Selling software is fun and makes me feel good when I sell our product to a company who really needs it. I have no interest in selling HubSpot to a company where they are a bad fit. I will never try to make someone a good fit for my own benefit. That will only result in bad customers and unhappy customers. I have no interest in that. At the core of who I am, I enjoy helping people. I naturally find joy and happiness when I help someone or do something good. So that happens when I sell software too. I naturally want to help the right people because I care.
The reason I got into sales was because it was a great way to help people buy a product that I knew would help them to do a better job in their role. When I sell HubSpot to a marketer/s I know from my qualification of that company and their marketing processes that HubSpot is going to help them to do better. If I ever feel like something is off, or for some reason the things they are telling me don't sound like a good fit for what our product does, I always tell them.
Here are a couple tips to make sure you are showing your leads up front that you only have interest in helping them find the right product for their needs and if that happens to not be your product you will tell them why.
1. Understand your prospect's situation as well as you can to be able to qualify them in or out.
Tell them up front on an your exploratory calls that your job is to understand their situation really, really well. From there you will take that information and explain to them how or why they are a fit or not a fit.
If you are honest up front in the sales process from moment one of talking with them they will respect your opinions and respect your advice. If for whatever reason the company is not a good fit for your product you should let them know why and let them go.
I can think of one time a couple years ago where I really didn't think a company's business model and what they wanted to do marketing wise was a good fit for using our software. They were kind of shocked that I was telling them this in our first conversation. Almost like, "why don't you want to sell to me?" Well the reason is simple. I do not want people using my product if I know they are not going to do well with it. I will tell the company and people I am speaking with why they are not a fit and hear them out.
Most people respect my opinions and appreciate me explaining why they are not a fit. Sometimes they agree with me and sometimes they don't. Most of the time they agree. But, that one time I am referencing is a time when the company did not agree with me. They thought they were a good fit and I told them to tell me why. Come back to me with real reasons and real things they would do in our platform and then maybe I would listen to them and let them buy. They actually did end doing their "homework" and came back to me with good, solid ideas for using HubSpot in the short term and the long term and I let them buy.
As a sales person you have the right to let people go. You should know when someone is a fit and when someone is not a fit. To be a great sales rep you need to acknowledge that you might know more than the prospect does and even if they think they are a fit and you don't you have the right to not sell to them.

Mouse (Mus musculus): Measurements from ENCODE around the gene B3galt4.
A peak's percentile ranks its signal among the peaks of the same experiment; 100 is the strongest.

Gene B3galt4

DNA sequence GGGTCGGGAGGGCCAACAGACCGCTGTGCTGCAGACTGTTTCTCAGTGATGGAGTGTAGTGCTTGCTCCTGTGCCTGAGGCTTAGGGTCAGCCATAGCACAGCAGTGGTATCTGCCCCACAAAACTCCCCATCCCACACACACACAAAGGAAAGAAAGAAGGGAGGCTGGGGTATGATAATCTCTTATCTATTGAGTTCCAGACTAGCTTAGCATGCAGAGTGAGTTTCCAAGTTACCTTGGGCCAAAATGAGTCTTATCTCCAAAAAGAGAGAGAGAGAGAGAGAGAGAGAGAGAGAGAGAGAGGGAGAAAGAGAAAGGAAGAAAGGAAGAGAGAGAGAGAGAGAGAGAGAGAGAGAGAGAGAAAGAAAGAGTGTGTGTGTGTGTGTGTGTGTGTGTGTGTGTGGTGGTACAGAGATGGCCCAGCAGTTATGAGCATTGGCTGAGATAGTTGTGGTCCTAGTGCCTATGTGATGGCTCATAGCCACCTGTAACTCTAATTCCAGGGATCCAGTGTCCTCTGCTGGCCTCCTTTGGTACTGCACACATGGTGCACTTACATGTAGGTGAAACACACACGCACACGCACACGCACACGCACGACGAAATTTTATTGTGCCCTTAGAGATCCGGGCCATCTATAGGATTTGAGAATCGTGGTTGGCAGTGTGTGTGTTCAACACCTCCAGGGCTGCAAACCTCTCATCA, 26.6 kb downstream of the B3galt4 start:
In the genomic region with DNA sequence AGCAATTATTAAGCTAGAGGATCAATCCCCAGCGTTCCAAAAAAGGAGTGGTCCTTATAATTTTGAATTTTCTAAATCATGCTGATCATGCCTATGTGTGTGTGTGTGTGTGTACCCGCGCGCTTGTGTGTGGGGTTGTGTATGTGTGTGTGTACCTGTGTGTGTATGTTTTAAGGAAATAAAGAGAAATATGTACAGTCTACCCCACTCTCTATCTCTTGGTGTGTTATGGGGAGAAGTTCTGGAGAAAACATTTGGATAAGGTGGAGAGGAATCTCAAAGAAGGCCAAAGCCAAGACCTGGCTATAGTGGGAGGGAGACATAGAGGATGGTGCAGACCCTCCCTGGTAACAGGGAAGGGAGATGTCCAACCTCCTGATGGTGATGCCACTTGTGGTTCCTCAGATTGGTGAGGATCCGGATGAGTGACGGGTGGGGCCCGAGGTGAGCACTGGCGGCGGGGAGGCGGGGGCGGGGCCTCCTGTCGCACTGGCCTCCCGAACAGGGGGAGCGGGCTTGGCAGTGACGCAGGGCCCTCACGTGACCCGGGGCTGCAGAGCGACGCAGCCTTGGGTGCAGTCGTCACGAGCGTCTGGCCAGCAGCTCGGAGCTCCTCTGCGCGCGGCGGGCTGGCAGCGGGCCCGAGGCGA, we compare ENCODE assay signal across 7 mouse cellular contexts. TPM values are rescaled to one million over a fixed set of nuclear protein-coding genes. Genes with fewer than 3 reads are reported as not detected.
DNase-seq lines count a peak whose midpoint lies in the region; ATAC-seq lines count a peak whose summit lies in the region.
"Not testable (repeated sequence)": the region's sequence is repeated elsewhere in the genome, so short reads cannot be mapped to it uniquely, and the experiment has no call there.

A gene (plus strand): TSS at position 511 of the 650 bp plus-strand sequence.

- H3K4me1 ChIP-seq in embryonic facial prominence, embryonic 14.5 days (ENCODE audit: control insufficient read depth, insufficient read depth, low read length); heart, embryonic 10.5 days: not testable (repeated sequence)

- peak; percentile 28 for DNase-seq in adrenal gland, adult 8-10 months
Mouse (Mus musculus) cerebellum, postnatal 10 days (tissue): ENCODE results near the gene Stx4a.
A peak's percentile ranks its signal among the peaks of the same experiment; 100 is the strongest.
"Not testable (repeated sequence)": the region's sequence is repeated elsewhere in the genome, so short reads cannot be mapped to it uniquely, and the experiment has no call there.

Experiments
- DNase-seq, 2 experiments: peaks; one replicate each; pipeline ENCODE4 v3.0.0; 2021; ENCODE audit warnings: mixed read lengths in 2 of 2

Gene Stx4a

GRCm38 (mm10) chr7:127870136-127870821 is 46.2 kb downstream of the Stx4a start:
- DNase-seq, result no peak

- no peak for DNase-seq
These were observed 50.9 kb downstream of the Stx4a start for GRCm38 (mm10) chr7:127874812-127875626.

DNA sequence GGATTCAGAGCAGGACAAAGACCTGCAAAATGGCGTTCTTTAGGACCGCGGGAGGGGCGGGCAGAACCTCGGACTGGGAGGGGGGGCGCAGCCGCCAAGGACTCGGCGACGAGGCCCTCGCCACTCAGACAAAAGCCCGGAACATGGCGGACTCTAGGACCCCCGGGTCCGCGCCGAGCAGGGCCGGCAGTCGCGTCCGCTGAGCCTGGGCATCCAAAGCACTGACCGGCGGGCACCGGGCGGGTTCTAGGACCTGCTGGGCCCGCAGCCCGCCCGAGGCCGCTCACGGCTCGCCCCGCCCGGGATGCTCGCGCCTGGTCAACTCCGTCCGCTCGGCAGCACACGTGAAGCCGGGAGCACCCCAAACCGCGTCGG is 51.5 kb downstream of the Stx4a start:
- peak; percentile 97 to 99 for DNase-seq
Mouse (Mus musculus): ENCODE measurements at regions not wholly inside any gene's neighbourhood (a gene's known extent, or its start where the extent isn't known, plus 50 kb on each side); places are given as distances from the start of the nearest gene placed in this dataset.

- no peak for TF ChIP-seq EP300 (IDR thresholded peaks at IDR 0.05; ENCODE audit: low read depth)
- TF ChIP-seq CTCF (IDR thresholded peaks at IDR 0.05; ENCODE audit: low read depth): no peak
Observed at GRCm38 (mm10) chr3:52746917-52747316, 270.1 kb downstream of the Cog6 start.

2. Make sure that you educate yourself on the competitive space and understand use cases for your competitors as well as how you differentiate.
Over the years selling into the space I do I have seen that sometimes the competition doesn't understand who their best market is. They will sell to anyone. I know this because over the years I have seen more and more customers unhappy with their software they are using for their marketing because of the size of their business, the needs and wants of a tool set. These companies that I sell into (startups, mostly under 200 employees) they have needs and use cases that a company with 5000 employees does not have. I wish all sales people in a space would recognize when someone is a fit for a competitor.
I will tell companies that they are a better fit for a competitor if I really feel like that. It happens less and less now because of what our toolset does now and how we have grown with what the market wants. But, everyone selling into a space should know what type of company is a good fit for their product (best fit actually) vs. the competitors they have. If they think that the competitors are a better fit for them then you should tell them that and tell them why you think that.
If everyone did that in the space you are selling into then your company as well as your competitors would have more happy customers. Quick tip- understand what your competitors do, really, really understand their product and use case. Know why and when someone is a better fit for them and be okay with letting a prospect know that.
3. If your product does not do something that the prospect wants to be able to do always tell them why and how you do it differently.
There will always be point things that your product does or doesn't do that your prospect will ask about. Have an opinion and have a reason as to why you do it one way or don't do it. If you can articulate why you do things the way you do from a product level you will show that you are knowledgeable in your space and you might even sway their way of thinking for the better.
Do you agree that you should always know when an opportunity or a lead is a fit? If they are not a fit do you tell them that and how? I would love to hear your thoughts and ideas!